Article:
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When you were sitting in a mathematics class, did you ever wonder if math really affects your life? In fact, mathematics plays an integral part in your daily life – often in surprising ways. To take one specific example, mathematical modeling and statistical analysis are critical in the health care and pharmaceutical fields.

From time to time, all of us are sick and need to take medication. In this era of antibiotic resistance, getting the correct dosage is particularly important – but how are dosage levels determined to ensure you get the amount you really need?

Mathematicians work on a specific type of models called Physiologically-Based Pharmacokinetic (PBPK) models that help determine appropriate dosing. These models investigate the uptake, distribution, and elimination of a drug in the body.

PBPK modeling incorporates known physiological parameters such as body weight, body height, organ volumes, and blood flow rates in particular tissues. These models can take into account information about the excretion, via urine and feces, of the drug as well as the metabolism of the drug.

The antibiotic ertapenem is used to treat a wide range of infections and is usually administered intravenously to individuals who are hospitalized because of an infection. The advantage of this drug is that it only has to be administered once a day. But because of the way it is absorbed, the amount of fat in the body can influence how the drug binds, how quickly the drug passes through the body, and thus how effective the drug is.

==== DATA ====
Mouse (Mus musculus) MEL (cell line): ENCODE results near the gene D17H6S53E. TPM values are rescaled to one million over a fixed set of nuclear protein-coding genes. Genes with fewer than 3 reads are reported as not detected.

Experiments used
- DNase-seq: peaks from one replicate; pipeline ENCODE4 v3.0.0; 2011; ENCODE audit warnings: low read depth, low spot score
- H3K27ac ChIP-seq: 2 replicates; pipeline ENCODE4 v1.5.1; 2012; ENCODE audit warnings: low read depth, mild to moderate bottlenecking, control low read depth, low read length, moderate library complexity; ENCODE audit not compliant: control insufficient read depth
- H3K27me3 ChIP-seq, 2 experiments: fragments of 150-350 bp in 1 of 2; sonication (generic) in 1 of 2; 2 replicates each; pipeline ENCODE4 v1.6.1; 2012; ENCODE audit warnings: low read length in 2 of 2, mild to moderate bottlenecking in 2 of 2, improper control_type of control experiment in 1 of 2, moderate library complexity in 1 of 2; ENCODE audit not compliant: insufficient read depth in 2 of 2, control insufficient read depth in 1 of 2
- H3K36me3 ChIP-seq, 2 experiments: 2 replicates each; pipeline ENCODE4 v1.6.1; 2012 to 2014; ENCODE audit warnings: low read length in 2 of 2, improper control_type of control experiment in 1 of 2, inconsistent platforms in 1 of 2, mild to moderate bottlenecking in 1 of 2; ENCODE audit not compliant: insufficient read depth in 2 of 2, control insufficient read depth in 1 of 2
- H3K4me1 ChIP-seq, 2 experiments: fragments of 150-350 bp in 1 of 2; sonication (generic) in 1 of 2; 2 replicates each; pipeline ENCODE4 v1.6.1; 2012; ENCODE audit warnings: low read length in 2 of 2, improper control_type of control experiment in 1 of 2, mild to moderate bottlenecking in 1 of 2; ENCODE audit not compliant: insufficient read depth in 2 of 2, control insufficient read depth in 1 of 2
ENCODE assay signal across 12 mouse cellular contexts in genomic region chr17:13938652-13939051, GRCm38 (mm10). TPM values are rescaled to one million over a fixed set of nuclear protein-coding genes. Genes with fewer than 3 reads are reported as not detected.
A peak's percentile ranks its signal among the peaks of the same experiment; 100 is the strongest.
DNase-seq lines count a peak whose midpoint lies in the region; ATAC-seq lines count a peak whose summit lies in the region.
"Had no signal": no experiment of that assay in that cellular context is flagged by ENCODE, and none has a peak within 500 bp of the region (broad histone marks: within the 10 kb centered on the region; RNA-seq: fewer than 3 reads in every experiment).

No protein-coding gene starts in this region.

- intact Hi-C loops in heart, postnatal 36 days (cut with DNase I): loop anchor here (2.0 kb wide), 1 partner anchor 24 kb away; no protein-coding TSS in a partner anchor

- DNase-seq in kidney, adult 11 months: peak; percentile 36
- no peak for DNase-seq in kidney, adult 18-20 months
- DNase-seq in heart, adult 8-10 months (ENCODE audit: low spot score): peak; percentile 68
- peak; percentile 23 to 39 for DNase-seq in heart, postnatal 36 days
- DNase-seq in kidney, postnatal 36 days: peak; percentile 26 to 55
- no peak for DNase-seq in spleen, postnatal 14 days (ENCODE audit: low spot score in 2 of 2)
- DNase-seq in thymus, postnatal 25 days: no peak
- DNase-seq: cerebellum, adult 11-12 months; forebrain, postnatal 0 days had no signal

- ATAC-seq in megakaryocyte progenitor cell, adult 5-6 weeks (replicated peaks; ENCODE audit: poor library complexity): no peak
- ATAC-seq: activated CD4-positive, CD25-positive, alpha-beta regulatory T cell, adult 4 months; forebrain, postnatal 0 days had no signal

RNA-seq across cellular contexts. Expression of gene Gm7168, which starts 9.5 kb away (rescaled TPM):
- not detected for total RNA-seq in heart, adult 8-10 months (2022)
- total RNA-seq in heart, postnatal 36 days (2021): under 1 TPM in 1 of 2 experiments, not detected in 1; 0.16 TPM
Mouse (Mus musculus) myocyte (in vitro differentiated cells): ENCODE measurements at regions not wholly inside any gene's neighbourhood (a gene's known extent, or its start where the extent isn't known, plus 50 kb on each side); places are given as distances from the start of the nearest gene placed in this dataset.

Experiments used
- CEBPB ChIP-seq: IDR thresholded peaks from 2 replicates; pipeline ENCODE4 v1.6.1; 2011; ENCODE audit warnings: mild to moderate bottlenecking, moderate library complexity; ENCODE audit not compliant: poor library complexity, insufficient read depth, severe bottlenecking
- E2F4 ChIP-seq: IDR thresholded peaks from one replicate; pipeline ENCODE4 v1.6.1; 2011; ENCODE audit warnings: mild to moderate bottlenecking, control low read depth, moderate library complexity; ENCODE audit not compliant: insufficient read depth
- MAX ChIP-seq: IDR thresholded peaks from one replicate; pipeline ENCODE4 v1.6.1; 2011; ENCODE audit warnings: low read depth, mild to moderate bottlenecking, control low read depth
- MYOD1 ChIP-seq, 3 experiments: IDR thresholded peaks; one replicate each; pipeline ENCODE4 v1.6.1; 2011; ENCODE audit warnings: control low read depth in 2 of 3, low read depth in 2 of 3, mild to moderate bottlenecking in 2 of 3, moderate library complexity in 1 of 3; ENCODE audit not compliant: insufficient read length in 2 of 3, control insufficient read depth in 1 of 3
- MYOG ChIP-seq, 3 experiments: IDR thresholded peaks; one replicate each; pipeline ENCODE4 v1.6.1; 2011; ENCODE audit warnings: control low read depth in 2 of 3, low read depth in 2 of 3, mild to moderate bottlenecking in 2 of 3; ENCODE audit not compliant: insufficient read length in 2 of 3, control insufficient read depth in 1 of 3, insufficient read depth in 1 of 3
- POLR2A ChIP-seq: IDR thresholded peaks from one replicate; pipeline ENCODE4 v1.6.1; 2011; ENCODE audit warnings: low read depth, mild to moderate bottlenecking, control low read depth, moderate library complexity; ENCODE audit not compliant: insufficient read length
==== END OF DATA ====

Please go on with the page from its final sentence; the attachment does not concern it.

Work is now being done to see if body height and weight, which determine the body mass index (BMI) for an individual, should play a role in the antibiotic dosage because BMI can affect the absorption and excretion of a drug. This work (more mathematics!) could lead to even more effective dosing of the drug, which could significantly impact your health.

The next time you reach for a medication, remember the significant role that mathematics plays in your health.

Cammey Cole Manning, Ph.D., is a professor of mathematics at Meredith College. She has been actively involved in the Society for Industrial and Applied Mathematics (SIAM) and the Association for Women in Mathematics (AWM). Additionally, she has been involved for over a decade with programs, particularly those for undergraduate and graduate students, at the Statistical and Applied Mathematical Sciences Institute (SAMSI). She continues to be active in research, most recently coauthoring “A Physiologically-Based Pharmacokinetic Model for the Antibiotic Ertapenem” in the Mathematical Biosciences and Engineering journal.

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Melyssa Allen

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